I forgot to mention, that I have installed Timeshift and its pacman hook (timeshift-autosnap) on all machines, so that I can go back to a working snapshot in case something should go terribly wrong.

The goal is to keep all machines up-to-date in the stable branch whenever new updates are available and it’s just more convenient for myself and others, which I have converted to using Manjaro, to using the GUI updater.

I mean, isn’t that what Manjaro is all about (easy access to a rolling desktop distribution)? Otherwise it wouldn’t make much difference sticking to plain Arch Linux instead.

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No pamac uses its own code to use AUR.

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As long as the GUI updater triggers the timeshift-autosnap pacman hook (and it does) that shouldn’t make any difference (I mean to running yay -Syu), right?

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Pamac has been in development maybe for 8 years now, so yes its safe, if a package breaks in Pamac it also break in pacman, depends on personal preference, CLI or GUI.


Pamac never broke an update on me. The only time i updated without it was a few years ago when told explicitly not to use it for that precise one.



Same here, I always use the pamac gui to upgrade unless specifically told otherwise and have had zero issues. I prefer the gui to see what packages are being updated over cli and also prefer that pamac will upgrade the aur and flatpak I have installed


(Late into the party.)

It is very rare that using GUI over CLI will actually matter. It did happen in the past, when the developers strongly recommended to use the command line interface because there was a significant risk of having a crash of the entire graphical interface, but it is very exceptional and not the norm in my experience (several years on Manjaro).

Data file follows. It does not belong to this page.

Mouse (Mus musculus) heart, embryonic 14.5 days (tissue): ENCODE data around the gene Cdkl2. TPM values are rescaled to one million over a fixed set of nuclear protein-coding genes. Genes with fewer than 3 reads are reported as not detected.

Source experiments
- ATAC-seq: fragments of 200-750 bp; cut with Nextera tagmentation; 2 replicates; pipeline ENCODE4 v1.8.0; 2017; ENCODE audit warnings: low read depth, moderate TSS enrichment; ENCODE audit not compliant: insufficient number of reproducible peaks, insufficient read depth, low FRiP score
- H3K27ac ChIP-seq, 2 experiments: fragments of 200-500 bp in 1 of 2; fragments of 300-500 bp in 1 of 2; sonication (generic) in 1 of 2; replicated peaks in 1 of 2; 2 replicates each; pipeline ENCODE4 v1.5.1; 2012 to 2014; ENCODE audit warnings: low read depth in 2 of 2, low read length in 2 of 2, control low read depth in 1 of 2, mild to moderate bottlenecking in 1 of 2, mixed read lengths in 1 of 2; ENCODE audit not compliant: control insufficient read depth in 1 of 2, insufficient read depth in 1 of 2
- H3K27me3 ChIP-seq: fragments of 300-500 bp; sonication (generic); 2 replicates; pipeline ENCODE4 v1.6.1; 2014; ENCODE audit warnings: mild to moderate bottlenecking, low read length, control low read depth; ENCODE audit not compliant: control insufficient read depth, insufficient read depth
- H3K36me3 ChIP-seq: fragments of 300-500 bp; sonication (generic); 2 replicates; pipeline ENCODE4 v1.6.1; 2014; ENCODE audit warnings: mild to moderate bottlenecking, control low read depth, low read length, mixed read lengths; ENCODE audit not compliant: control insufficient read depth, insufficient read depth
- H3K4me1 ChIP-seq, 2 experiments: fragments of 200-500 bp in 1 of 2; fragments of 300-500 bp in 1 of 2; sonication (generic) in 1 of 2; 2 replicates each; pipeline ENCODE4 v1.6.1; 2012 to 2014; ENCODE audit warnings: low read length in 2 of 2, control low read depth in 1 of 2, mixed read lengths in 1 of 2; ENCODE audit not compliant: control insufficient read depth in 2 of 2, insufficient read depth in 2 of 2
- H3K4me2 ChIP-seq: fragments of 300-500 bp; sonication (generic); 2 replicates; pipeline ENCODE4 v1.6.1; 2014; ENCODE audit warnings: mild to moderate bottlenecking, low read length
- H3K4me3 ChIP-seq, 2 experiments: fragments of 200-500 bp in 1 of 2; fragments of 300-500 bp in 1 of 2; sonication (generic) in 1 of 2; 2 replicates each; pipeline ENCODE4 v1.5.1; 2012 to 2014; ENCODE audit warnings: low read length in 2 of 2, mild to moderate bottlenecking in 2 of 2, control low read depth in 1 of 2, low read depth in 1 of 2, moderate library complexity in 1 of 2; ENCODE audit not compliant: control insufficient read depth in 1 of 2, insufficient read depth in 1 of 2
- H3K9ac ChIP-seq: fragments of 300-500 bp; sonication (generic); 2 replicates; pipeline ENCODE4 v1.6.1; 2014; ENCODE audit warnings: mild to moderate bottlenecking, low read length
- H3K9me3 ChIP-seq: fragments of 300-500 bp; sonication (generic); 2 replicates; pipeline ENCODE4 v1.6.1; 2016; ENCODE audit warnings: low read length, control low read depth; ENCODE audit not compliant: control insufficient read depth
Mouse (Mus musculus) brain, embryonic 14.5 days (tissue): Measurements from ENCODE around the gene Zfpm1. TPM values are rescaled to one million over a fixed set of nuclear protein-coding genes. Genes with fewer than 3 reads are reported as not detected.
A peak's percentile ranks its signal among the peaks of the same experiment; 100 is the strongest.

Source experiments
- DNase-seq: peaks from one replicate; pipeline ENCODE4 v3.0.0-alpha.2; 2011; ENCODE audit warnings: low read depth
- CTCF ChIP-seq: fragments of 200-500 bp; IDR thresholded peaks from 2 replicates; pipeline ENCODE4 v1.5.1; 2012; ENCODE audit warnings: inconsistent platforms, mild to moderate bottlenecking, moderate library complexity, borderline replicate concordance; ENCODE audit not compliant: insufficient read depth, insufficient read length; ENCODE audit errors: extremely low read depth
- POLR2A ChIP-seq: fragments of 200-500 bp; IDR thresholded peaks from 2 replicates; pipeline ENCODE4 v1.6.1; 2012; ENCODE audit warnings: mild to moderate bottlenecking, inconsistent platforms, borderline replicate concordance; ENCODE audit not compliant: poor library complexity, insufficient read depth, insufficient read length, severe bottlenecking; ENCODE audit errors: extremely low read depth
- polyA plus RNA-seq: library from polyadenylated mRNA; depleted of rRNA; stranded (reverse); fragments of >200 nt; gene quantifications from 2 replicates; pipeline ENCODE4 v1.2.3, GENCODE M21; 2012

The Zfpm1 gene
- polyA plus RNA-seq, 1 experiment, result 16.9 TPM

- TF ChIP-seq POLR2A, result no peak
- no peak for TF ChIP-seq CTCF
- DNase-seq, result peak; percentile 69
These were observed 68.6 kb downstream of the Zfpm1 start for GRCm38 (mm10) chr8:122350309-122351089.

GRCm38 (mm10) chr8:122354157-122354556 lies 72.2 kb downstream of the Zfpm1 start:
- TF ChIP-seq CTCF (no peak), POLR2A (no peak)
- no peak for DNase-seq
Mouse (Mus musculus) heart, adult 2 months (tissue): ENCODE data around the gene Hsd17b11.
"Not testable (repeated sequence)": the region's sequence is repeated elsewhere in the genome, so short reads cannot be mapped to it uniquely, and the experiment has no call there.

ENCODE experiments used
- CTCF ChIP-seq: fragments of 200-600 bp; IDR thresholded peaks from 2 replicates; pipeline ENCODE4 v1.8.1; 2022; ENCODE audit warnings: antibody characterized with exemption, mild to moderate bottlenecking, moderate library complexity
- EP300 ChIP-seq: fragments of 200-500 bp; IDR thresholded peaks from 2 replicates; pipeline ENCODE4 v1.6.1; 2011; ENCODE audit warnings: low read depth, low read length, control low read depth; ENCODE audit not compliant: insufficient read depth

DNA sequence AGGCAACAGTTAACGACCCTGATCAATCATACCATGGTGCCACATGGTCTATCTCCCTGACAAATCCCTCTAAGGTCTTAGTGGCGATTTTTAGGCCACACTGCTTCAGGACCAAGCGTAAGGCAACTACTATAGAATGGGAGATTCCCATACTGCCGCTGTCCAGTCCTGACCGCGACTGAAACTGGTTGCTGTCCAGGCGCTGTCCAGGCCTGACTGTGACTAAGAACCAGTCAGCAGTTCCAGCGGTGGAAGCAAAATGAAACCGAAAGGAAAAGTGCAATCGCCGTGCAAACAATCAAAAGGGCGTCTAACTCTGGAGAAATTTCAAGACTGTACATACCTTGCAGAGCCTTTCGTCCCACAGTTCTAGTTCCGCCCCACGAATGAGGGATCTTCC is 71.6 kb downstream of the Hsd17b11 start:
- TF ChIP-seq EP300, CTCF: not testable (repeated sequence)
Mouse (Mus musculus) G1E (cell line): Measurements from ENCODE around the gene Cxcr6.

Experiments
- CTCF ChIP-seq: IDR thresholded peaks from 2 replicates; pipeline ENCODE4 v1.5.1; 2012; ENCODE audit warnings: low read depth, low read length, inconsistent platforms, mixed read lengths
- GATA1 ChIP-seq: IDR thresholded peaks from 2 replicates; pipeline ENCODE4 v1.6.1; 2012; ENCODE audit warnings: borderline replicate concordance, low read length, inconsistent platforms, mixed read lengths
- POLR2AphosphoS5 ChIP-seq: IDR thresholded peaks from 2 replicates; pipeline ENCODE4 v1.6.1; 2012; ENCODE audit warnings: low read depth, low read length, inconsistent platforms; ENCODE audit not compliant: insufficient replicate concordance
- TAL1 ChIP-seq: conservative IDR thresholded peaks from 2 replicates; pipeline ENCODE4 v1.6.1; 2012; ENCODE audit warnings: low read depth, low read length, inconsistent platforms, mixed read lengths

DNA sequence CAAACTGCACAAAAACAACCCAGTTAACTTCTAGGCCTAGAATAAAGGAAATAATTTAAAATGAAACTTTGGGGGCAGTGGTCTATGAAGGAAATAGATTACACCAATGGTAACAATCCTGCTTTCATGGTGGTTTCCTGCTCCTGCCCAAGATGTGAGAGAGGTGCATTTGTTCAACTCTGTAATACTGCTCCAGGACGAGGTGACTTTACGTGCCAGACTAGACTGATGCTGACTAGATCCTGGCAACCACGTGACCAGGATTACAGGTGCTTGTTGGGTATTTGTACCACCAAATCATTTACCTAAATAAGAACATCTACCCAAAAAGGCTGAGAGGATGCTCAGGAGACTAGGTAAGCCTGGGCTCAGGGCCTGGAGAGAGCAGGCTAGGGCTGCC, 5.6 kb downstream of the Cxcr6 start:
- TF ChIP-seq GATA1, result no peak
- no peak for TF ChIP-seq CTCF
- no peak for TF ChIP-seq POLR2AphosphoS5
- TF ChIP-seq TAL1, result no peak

If such exceptional measure is deemed necessary, it will be in the announcement of the update release.

Even if issues happen after updating with Pamac as the graphical package manager, more often than not, there is no tangible proof that the issue is actually using Pamac instead of pacman.

I really doubt there will be a real difference between using GUI or CLI in term of intervention. If there is job to be done, as I said earlier, using GUI or CLI will produce the same result, therefore the same type of intervention should be required.

As Guinux said, Pamac uses its own logic for AUR, so it is independent of yay.

Also, Pamac also has a CLI version. Check out the pamac command in a command line interface. It has a similar syntax to apt from Debian (if you used Debian, Ubuntu, Linux Mint, etc. in the past, it should sound familiar to you).

pamac help

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First, a big THANK YOU to @guinix. I have used Pamac for years and it is the way to download software. I love that you can click a dependency list and view where the software will be installed. I have coded for 57 years and I have had enough of the command line.